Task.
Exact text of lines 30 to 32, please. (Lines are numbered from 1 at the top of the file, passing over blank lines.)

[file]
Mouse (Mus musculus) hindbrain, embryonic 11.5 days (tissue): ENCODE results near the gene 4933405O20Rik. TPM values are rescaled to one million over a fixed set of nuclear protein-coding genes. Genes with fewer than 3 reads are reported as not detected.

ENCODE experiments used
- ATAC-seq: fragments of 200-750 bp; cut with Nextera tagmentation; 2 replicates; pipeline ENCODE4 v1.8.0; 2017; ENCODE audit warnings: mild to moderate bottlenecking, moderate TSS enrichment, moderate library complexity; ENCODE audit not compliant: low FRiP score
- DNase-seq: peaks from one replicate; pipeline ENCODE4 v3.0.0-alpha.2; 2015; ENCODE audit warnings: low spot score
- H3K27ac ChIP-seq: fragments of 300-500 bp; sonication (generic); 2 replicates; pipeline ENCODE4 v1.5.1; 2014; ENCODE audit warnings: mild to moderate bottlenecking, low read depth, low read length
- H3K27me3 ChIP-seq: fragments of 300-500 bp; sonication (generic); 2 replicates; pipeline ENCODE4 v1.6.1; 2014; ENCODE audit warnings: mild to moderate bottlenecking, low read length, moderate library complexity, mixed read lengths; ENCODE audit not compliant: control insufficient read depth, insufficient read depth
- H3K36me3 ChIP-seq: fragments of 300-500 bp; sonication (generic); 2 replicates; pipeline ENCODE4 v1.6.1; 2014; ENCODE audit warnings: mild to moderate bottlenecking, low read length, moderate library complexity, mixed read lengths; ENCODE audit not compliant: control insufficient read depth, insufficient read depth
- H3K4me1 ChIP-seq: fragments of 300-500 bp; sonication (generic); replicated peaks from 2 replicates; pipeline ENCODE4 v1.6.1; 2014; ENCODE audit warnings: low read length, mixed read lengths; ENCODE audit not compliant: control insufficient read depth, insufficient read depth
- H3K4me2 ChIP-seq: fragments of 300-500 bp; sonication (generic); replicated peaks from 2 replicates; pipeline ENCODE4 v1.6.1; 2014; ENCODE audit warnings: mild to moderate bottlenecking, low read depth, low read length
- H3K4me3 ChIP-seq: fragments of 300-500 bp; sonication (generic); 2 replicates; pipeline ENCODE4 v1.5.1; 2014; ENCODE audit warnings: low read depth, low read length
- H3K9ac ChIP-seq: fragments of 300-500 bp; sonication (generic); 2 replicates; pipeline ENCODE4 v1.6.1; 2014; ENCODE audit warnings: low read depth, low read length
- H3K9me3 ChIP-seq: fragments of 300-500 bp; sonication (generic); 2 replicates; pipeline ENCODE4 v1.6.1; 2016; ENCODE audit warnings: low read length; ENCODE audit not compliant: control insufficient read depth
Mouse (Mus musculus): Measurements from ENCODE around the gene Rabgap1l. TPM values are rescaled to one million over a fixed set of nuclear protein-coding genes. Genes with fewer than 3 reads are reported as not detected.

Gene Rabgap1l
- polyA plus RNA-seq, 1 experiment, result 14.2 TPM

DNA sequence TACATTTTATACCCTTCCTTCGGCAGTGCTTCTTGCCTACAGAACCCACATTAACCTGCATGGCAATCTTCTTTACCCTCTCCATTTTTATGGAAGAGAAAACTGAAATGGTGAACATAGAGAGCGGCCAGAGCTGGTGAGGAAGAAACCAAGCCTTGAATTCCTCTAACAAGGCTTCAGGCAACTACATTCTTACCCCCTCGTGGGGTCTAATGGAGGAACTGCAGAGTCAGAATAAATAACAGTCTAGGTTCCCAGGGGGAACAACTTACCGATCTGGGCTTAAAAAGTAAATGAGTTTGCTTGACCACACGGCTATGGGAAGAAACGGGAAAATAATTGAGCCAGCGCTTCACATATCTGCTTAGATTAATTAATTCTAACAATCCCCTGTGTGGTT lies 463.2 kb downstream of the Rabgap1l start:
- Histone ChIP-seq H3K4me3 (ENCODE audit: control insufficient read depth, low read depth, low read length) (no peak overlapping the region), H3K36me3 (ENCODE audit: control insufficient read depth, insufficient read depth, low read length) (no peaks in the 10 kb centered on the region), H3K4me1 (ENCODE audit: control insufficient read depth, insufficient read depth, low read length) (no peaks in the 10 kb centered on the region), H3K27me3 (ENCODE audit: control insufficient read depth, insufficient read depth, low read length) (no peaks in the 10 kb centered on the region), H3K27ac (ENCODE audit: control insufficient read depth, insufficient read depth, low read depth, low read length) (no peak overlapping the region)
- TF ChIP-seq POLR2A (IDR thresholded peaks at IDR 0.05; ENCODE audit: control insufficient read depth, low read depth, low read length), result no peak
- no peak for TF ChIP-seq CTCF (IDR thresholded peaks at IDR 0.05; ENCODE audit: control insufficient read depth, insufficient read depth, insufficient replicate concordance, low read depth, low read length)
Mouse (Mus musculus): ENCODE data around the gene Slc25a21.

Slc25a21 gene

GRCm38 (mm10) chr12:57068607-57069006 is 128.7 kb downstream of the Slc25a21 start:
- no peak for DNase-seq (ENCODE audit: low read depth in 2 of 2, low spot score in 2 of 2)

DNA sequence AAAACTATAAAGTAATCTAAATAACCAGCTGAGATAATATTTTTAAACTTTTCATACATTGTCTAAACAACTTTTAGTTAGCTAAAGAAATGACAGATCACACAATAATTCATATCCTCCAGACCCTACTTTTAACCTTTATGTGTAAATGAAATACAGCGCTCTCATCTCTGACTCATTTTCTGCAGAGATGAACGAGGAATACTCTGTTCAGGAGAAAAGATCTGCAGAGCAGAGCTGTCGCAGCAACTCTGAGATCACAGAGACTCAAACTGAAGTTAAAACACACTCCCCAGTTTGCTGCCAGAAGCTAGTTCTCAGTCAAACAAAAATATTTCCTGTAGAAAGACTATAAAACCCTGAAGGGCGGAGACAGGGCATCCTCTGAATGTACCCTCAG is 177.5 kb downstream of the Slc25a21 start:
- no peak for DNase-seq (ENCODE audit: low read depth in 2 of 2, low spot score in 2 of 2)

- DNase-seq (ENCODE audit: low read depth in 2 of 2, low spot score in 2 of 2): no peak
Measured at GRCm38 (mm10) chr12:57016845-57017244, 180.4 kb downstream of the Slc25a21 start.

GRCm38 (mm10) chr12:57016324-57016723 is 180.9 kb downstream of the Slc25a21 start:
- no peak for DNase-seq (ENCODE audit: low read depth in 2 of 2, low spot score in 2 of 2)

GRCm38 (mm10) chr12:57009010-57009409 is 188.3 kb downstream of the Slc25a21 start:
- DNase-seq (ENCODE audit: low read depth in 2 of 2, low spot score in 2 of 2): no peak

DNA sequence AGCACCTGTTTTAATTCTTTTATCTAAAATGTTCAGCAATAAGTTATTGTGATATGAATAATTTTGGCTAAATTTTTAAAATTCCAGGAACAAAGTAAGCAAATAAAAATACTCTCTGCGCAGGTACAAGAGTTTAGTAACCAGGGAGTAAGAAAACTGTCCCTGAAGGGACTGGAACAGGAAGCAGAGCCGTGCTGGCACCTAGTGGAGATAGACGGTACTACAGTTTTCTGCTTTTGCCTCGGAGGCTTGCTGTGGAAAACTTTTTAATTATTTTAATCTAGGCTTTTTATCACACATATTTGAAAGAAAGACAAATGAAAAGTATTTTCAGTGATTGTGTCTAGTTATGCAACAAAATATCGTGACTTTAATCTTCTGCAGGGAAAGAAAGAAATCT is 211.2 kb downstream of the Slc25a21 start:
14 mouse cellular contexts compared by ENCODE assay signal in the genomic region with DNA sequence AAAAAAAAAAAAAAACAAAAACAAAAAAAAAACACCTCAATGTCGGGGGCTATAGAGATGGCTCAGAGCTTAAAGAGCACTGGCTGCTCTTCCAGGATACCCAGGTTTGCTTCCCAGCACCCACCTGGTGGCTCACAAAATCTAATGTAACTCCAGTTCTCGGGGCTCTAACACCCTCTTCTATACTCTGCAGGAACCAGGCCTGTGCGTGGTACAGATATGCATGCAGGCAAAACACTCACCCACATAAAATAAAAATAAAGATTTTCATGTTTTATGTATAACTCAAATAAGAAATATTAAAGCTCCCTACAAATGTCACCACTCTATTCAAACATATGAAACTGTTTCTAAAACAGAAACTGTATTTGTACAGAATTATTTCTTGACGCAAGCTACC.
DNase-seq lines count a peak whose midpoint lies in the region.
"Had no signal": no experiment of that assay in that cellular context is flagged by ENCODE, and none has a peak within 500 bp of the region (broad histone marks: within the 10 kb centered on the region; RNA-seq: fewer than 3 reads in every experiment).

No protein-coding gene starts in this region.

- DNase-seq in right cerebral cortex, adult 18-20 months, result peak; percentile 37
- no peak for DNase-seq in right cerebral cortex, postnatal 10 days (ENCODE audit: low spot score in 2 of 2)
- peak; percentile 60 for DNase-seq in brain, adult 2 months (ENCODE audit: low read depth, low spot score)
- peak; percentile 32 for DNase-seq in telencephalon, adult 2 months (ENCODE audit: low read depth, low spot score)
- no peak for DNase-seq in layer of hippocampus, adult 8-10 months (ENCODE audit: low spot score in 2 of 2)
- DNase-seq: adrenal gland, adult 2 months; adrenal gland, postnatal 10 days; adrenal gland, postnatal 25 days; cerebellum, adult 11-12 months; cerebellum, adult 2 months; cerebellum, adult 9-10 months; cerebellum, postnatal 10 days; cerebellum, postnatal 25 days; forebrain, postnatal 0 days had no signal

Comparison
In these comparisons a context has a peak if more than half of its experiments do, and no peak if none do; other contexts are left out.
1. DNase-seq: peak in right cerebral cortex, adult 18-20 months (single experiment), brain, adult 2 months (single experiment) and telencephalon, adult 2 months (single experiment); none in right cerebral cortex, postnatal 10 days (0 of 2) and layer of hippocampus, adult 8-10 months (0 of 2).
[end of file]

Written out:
GRCm38 (mm10) chr12:57009010-57009409 is 188.3 kb downstream of the Slc25a21 start:
- DNase-seq (ENCODE audit: low read depth in 2 of 2, low spot score in 2 of 2): no peak

DNA sequence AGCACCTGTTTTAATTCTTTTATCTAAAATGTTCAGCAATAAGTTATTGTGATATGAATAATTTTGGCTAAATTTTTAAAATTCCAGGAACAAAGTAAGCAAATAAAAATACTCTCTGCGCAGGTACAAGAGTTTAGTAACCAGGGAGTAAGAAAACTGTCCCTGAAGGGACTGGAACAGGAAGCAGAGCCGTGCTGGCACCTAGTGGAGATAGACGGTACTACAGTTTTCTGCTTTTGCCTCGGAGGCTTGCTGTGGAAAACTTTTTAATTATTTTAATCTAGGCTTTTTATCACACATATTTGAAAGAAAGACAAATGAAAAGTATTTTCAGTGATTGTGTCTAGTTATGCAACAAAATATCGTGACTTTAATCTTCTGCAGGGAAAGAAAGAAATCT is 211.2 kb downstream of the Slc25a21 start: